Cortland Common Council adopted a new zoning code Tuesday that was three years in the making, but removed a section that would create a neighborhood near downtown that would specifically focus on high-density student housing.
The new code, adopted 5-0, also creates two new types of business zone, one focusing on developing new and city-based small businesses; and one focusing on chain businesses and high-traffic zones for city visitors.
Four people spoke at a public hearing Tuesday, all in favor of the student density housing overlay district — but not where it was positioned on Groton Avenue. The district would allow more unrelated people in a housing unit — five instead of three — and cluster that housing to relieve pressure on nearby single-family neighborhoods.
“To put a higher density of student population in that area would, in my estimation, be a calamity,” said Jim Reeners, a city resident, a member of the city’s Planning Commission and housing committee.
Reeners also feels there was far too little input. “And if there was, it wasn’t from the right people,” he added. Those people would be people in the area of the district, the Planning Commission and the Housing Committee.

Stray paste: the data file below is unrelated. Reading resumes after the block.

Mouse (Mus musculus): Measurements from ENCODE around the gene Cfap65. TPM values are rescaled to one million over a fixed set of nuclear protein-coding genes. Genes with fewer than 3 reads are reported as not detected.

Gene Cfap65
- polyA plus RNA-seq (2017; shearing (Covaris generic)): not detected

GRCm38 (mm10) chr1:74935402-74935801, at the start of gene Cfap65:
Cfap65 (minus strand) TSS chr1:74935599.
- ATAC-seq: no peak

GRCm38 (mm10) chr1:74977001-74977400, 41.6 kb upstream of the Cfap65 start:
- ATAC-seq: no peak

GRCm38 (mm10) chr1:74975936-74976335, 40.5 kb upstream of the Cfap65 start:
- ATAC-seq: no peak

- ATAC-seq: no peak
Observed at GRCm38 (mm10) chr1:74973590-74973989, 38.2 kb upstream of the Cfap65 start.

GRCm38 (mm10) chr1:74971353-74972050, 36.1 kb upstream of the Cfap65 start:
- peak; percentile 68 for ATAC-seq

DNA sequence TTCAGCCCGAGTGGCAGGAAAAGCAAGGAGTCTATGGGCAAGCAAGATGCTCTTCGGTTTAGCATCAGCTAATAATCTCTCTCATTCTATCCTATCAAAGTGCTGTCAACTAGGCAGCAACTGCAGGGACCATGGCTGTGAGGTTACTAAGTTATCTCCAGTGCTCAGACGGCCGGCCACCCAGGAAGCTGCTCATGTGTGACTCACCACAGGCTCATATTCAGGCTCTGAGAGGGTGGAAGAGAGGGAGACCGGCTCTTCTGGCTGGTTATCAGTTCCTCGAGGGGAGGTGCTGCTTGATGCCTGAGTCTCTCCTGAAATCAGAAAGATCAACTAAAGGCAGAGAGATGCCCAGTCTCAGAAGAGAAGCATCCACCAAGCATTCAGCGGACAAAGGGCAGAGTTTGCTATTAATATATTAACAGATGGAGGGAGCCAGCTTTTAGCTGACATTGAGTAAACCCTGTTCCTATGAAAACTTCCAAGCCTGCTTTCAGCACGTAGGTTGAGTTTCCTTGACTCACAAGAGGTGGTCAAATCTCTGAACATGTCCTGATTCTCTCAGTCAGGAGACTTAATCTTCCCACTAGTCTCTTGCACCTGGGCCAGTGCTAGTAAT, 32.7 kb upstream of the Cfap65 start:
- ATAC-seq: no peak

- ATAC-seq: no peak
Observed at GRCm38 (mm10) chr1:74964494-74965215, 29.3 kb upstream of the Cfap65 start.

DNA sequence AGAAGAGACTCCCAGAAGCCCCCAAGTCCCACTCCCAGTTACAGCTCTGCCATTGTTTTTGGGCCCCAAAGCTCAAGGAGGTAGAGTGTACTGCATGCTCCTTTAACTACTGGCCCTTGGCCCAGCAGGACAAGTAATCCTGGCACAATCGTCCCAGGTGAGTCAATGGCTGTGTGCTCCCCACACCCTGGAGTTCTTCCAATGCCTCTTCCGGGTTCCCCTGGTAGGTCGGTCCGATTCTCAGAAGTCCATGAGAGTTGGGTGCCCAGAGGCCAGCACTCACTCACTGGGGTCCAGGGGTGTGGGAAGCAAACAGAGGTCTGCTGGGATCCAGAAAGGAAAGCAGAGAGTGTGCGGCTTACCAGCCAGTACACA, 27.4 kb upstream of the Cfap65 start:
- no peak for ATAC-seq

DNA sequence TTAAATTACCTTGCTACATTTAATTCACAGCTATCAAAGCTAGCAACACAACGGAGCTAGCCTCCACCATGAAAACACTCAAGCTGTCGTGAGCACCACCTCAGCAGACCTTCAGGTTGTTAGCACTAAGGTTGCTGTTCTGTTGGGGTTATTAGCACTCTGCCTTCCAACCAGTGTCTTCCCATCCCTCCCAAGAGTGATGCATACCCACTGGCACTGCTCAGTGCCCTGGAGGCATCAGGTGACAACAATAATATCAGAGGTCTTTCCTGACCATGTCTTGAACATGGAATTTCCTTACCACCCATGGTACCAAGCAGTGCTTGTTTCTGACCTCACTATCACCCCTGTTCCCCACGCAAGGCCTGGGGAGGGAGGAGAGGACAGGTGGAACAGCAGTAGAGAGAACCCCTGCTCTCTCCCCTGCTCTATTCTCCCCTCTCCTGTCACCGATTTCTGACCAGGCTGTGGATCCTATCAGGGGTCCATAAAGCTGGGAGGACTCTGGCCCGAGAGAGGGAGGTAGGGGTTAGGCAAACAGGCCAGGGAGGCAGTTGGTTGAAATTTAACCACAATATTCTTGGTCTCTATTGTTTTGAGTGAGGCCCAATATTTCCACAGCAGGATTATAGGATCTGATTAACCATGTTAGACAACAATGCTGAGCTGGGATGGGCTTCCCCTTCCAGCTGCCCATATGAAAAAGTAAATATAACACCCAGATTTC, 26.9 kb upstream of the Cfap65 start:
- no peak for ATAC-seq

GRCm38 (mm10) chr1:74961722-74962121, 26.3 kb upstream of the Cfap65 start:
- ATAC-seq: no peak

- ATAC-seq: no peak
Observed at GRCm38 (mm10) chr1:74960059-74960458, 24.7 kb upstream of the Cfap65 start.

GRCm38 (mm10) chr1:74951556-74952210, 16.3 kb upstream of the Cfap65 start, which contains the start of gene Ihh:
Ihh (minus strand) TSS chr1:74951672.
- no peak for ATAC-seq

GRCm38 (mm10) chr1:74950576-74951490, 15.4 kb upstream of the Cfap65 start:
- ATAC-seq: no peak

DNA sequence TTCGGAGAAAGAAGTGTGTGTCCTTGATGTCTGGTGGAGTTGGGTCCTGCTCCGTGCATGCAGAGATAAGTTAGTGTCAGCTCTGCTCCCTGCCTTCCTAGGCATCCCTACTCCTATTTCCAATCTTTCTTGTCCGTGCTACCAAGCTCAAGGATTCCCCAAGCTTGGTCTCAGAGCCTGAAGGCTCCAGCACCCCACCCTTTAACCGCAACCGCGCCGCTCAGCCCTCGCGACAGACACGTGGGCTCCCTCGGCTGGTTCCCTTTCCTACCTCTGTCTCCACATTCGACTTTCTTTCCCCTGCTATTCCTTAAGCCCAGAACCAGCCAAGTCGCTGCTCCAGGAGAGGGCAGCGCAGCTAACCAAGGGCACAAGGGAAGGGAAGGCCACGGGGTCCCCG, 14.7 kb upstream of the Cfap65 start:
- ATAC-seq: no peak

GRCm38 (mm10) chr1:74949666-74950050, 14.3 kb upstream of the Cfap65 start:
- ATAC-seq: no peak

Reeners proposed adopting the new zone update except for the student density housing overlay until a new location is set, which would be more beneficial to the city.
Another resident, Abigail Cleary, asked council to consider removing the student density overlay as it stood. “In and of itself it’s not a bad concept, but given its current location and current conditions within the area of Cortland and area of which it’s intended, it doesn’t really make sense anymore,” she said.
Conditions now include limited space for parking and the narrow street.
Council voted, 5-0, to remove the portion of the student density housing overlay for further review.
Thomas Michales (R- 8th Ward) said council isn’t against an overlay district, but thinks they need to look into it more.
The new code will regulate the use of land and improvements made to it to promote the health, safety and general welfare of the city, the document states. The code also is meant to make zoning guidelines easier to understand for property owners and developers.
The district would allow no more than five unrelated occupants in one housing unit, more than the rest of the city where only three are allowed.
The new code also creates two sub-districts for business development:
— Regional general business districts, a GB-1 zone, that would allow the types of commercial development that would attract tourists and traffic volume, much like existing chain businesses on the east side of Clinton Avenue near Exit 11 of Interstate 81.
— Local general business districts, a GB-2, would encourage development akin to the types of businesses in downtown Cortland. The district would be along portions of Port Watson Street and around portions of Homer Avenue.
The city has been working on the proposed zoning update for three years, city Zoning Officer Bob Rhea has said, hiring Rochester-based Ingalls Planning & Design and the Steinmetz Planning Group to undertake the project. The code was last updated in 2003.
The new code does a number of things including addressing the overlap of student housing on university hill with single-family residential neighborhoods.